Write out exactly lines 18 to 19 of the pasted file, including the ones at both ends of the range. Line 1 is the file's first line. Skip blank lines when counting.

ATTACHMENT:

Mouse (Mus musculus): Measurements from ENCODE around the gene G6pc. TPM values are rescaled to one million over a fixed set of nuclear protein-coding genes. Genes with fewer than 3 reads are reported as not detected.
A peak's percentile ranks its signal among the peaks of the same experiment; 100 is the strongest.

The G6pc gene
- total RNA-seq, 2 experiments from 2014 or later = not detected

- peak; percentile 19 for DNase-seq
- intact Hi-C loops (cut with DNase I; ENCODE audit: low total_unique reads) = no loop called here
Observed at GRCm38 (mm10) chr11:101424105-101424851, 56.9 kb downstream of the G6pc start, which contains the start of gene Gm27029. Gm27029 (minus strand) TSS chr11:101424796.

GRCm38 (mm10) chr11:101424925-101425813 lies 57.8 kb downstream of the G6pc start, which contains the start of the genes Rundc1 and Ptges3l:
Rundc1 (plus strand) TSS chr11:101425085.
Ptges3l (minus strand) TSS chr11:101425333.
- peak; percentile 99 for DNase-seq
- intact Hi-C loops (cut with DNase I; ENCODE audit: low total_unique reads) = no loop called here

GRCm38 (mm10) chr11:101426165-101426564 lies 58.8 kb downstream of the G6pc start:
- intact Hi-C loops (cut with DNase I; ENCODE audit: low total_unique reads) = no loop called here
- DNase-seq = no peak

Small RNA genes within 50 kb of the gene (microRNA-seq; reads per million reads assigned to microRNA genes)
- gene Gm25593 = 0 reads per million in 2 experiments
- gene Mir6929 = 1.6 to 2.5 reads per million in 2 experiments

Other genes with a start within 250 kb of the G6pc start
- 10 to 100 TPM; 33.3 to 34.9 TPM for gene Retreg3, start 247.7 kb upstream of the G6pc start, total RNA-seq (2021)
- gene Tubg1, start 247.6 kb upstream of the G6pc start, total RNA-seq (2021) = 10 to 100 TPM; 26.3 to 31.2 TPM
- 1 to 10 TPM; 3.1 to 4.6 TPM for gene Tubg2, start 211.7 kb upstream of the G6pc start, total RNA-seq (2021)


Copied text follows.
- gene Mir6929 = 1.6 to 2.5 reads per million in 2 experiments

Other genes with a start within 250 kb of the G6pc start